Indian Express, Published 23 February 2017
Pakistan currently has a unique opportunity to reap a demographic dividend. The
debatable point, however, is whether it will be able to do so. When Thomas Robert Malthus propounded his theory of population growth, he was looking at the population of a country as a whole. Modern-day demographers have, however, looked at age structures rather than the total population. This is based on the reality that while the young and the old tend to consume more than they produce, the working-age population tends to produce more than it consumes. Thus, countries that have a larger proportion of working-age population relative to young and elderly dependants have the opportunity to reap a “demographic dividend” through potentially greater economic activity.
The moot point is that the demographic dividend only creates the conditions for an economic spurt and which have to be harnessed. Additionally, a demographic dividend is a time-specific window of opportunity. Over time, the age-structure changes again, as the adult population starts ageing and becomes less productive.
Pakistan’s working-age population (15-64 years) reached 52 per cent in the late 1980s and early 1990s and is currently estimated to be 60.4 per cent creating the possibility of a demographic dividend. The share of the working-age population is expected to peak at 68 per cent around 2045 by when it will start declining. The once in a lifetime window for Pakistan for a demographic dividend is roughly between 1990 and 2045. Of these 55 years, 25 have already passed without any significant spurt in economic activity.
In order to actualise the demographic dividend, the basic question to be asked is whether those entering the labour market can be absorbed productively in an increasingly technologically advanced world? Based on population projections, 3.1 million persons are expected to enter Pakistan’s labour force every year over the next four decades. Pakistan’s economy, however, even with a GDP growth of 5 per cent, generates employment for less than 1 million persons per year. What Pakistan needs is a sustained GDP growth of over 7 per cent to generate employment to absorb these numbers.
Unfortunately, Pakistan’s GDP growth during 2012-13, 2013-14 and 2014-15 was 4.03 per cent, 4.24 per cent and 4.7 per cent respectively. Prospects for an accelerated growth in the near or even medium-term look bleak. Agriculture will not be able to absorb part of the growing labour force since it is in disarray. Despite employing nearly 43 per cent of the country’s labour, with strong backward and forward linkages, it recorded a negative growth of 0.19 per cent in 2015-16 compared with a targeted growth of 3.9 per cent and a growth of 2.53 per cent in 2014-15. Ominously, the rate of unemployment among literate workers is more than twice the rate among illiterate workers. In fact, the highest rate of unemployment, three times above the national average, is observed in the case of workers with either degree or post-graduate qualifications.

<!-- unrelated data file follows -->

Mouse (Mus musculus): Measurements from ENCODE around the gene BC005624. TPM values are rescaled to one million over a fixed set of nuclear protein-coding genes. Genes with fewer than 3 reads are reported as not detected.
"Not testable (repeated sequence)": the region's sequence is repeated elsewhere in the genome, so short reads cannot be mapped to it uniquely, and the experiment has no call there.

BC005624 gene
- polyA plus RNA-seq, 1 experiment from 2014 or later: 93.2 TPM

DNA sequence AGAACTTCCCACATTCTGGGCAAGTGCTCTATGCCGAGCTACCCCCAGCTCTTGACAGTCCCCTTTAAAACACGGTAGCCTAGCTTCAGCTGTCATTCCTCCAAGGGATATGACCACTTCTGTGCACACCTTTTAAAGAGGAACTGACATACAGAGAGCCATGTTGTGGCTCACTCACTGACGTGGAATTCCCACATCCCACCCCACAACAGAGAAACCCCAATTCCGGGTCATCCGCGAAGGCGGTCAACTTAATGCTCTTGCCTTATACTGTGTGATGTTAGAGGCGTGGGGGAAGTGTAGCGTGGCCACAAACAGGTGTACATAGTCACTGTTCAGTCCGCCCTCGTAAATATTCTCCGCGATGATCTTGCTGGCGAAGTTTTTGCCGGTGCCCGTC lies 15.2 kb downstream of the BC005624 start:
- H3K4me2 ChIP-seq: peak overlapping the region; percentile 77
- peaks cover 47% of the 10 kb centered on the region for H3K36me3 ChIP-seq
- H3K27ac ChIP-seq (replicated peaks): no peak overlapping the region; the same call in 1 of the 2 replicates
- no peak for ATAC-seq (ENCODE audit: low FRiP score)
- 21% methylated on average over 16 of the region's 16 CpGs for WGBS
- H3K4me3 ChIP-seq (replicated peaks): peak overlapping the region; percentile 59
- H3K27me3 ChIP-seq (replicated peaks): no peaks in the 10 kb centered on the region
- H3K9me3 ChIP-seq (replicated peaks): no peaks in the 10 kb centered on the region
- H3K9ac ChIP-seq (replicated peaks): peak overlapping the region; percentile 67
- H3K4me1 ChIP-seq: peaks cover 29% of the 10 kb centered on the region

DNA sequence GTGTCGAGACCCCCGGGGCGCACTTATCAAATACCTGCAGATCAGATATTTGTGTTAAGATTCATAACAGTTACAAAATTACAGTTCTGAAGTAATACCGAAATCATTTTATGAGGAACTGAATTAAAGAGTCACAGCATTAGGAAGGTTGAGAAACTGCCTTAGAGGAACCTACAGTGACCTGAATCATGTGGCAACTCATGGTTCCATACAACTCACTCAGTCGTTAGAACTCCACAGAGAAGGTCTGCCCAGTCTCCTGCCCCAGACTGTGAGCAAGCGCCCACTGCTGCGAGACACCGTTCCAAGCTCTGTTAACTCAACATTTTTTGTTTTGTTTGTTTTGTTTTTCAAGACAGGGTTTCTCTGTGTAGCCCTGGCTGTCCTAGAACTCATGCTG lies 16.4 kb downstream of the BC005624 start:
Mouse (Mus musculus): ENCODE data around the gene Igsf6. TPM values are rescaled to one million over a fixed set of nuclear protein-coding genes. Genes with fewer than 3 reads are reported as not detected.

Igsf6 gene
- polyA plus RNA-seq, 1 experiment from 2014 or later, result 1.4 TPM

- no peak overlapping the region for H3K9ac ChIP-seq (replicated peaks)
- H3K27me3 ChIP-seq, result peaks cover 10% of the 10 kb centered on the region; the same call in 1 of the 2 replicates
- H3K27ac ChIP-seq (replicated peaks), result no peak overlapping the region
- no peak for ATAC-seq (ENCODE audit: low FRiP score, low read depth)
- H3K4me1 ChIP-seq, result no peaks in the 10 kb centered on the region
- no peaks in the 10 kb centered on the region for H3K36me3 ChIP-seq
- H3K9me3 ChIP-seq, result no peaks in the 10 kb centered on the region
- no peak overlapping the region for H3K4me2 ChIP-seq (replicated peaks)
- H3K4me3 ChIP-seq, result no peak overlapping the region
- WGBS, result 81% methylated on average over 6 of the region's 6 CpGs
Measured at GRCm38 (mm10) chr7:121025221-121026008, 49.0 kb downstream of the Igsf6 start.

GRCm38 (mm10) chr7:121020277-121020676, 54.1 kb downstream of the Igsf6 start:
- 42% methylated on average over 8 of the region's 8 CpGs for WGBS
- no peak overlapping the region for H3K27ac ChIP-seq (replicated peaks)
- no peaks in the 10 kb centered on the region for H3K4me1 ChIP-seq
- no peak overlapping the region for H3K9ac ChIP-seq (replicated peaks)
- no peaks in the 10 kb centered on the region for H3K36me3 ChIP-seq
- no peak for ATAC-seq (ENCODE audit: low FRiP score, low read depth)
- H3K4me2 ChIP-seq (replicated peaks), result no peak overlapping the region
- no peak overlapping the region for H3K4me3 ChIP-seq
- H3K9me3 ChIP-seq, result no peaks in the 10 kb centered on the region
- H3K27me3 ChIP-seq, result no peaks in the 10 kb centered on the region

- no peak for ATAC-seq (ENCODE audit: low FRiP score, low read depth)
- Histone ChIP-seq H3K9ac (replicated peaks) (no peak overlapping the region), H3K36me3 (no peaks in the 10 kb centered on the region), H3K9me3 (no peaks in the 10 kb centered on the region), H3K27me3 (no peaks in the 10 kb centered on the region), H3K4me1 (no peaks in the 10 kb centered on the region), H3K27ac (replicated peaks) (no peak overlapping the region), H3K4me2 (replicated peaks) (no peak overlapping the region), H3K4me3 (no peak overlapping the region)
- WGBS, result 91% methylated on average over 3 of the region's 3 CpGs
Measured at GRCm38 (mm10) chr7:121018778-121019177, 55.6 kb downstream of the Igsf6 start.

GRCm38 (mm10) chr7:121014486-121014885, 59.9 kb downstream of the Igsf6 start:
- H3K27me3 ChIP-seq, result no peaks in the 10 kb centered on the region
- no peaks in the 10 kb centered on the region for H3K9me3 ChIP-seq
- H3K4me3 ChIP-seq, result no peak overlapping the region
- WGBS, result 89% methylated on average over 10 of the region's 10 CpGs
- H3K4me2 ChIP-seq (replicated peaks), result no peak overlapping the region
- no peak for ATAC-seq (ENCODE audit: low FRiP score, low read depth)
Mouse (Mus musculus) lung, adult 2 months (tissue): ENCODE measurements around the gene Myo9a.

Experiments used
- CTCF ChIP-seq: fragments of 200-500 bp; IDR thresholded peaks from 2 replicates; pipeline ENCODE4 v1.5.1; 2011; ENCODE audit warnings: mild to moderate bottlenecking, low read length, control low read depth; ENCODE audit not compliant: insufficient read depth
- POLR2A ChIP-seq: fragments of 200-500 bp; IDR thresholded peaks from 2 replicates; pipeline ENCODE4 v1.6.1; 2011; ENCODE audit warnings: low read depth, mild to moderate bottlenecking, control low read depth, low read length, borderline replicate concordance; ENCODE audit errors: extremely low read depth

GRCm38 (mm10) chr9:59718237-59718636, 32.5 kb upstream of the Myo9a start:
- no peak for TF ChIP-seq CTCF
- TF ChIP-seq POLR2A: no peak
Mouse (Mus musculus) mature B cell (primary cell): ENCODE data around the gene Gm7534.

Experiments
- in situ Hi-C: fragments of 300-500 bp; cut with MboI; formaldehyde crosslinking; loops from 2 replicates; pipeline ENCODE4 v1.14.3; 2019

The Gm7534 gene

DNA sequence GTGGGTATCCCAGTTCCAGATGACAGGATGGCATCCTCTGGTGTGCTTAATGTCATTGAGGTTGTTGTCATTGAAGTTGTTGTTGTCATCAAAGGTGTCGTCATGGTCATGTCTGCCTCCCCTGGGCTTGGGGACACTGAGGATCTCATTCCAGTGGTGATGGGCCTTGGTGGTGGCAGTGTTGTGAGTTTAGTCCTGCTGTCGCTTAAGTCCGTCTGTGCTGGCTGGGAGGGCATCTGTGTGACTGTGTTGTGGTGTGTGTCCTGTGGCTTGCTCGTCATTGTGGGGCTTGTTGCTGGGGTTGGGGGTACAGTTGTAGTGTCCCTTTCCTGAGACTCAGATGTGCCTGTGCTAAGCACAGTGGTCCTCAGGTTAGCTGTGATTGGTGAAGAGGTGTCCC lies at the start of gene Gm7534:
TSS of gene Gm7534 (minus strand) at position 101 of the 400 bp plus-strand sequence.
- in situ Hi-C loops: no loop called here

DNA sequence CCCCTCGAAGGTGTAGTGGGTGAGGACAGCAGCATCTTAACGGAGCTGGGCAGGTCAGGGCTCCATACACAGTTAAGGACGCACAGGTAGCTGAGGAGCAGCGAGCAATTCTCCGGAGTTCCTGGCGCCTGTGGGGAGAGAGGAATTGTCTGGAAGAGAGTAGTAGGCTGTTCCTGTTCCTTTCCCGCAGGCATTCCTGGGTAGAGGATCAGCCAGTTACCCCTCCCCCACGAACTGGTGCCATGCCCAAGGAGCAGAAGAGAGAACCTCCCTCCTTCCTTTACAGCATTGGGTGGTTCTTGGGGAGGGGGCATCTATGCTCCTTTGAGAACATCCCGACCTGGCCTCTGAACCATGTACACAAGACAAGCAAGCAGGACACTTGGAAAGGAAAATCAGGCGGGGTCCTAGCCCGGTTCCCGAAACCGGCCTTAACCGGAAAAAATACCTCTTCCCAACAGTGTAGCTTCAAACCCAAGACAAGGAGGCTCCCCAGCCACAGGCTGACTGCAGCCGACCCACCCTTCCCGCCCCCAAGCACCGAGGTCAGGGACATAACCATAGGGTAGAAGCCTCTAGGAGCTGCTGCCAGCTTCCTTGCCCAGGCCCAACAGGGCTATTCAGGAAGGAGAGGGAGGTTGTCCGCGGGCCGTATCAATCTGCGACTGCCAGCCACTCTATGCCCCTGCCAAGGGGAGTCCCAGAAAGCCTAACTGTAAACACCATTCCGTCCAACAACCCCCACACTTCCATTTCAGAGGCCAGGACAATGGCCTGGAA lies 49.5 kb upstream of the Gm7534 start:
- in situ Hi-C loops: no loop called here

Apart from structural imbalances, the inability of Pakistan’s economy to absorb the growing working-age population is due to the snowballing effect of insufficient investment in education over decades. This weakness has manifested itself when an educated work force is needed the most in order to reap the demographic dividend.
So what happens to the two million young people entering the labour market year on year for the next four decades and who remain unemployed? The flipside of an unrealised demographic dividend is that the massive “youth bulge” could degenerate into a “demographic horde” with all its attendant consequences of frustration, alienation and violence. It will then pose a threat to law and order including, in Pakistan’s case, of terrorism. An unproductive population would also put huge pressures on resources like food, water and energy.
Time clearly is not on Pakistan’s side and there are no shortcuts here. Failure to anticipate the needs of a changing age structure, not making timely investments in education and the continuing sluggish growth of the economy can have explosive social and political consequences hastening the country’s slide.